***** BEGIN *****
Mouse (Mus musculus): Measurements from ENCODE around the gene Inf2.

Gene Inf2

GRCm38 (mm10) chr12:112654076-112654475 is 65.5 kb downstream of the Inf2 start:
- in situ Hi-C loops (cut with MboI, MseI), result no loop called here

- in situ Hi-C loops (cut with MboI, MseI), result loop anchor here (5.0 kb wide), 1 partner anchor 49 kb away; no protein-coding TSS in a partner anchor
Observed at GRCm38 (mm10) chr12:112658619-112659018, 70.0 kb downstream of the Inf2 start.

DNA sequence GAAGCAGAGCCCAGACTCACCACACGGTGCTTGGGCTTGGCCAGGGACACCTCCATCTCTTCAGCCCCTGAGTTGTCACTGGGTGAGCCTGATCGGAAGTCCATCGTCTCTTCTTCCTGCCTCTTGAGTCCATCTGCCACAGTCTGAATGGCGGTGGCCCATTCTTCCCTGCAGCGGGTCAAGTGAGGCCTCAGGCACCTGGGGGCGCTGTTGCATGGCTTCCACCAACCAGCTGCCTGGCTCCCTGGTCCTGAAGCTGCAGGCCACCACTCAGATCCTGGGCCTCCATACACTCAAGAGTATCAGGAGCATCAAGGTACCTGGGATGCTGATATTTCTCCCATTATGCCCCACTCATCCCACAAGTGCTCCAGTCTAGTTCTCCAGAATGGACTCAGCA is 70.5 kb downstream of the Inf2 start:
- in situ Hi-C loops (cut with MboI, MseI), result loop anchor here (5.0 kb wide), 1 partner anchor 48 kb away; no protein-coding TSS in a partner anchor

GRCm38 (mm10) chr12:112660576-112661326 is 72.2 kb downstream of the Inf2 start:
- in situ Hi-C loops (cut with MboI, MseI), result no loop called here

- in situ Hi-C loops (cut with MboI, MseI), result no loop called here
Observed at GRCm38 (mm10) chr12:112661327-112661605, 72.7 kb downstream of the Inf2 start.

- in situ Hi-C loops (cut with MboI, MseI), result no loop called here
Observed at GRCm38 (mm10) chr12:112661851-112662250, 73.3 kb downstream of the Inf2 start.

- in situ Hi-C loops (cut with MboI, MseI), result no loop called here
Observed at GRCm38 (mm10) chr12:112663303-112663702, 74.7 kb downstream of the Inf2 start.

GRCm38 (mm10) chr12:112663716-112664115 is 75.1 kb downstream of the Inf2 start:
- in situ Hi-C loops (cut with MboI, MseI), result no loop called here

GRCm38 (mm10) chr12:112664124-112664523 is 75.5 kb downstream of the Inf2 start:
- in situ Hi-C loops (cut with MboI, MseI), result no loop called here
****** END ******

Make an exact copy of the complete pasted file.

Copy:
Mouse (Mus musculus): Measurements from ENCODE around the gene Inf2.

Gene Inf2

GRCm38 (mm10) chr12:112654076-112654475 is 65.5 kb downstream of the Inf2 start:
- in situ Hi-C loops (cut with MboI, MseI), result no loop called here

- in situ Hi-C loops (cut with MboI, MseI), result loop anchor here (5.0 kb wide), 1 partner anchor 49 kb away; no protein-coding TSS in a partner anchor
Observed at GRCm38 (mm10) chr12:112658619-112659018, 70.0 kb downstream of the Inf2 start.

DNA sequence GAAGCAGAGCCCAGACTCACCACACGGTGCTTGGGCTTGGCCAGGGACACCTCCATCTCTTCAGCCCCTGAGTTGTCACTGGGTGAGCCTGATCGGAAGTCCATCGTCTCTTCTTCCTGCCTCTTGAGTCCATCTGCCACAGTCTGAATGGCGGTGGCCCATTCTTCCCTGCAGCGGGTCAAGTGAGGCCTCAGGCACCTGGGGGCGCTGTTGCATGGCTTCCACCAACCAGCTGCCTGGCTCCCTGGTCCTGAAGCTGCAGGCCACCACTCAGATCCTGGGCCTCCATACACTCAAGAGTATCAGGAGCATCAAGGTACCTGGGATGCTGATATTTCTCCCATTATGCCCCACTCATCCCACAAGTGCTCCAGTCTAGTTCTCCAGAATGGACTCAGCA is 70.5 kb downstream of the Inf2 start:
- in situ Hi-C loops (cut with MboI, MseI), result loop anchor here (5.0 kb wide), 1 partner anchor 48 kb away; no protein-coding TSS in a partner anchor

GRCm38 (mm10) chr12:112660576-112661326 is 72.2 kb downstream of the Inf2 start:
- in situ Hi-C loops (cut with MboI, MseI), result no loop called here

- in situ Hi-C loops (cut with MboI, MseI), result no loop called here
Observed at GRCm38 (mm10) chr12:112661327-112661605, 72.7 kb downstream of the Inf2 start.

- in situ Hi-C loops (cut with MboI, MseI), result no loop called here
Observed at GRCm38 (mm10) chr12:112661851-112662250, 73.3 kb downstream of the Inf2 start.

- in situ Hi-C loops (cut with MboI, MseI), result no loop called here
Observed at GRCm38 (mm10) chr12:112663303-112663702, 74.7 kb downstream of the Inf2 start.

GRCm38 (mm10) chr12:112663716-112664115 is 75.1 kb downstream of the Inf2 start:
- in situ Hi-C loops (cut with MboI, MseI), result no loop called here

GRCm38 (mm10) chr12:112664124-112664523 is 75.5 kb downstream of the Inf2 start:
- in situ Hi-C loops (cut with MboI, MseI), result no loop called here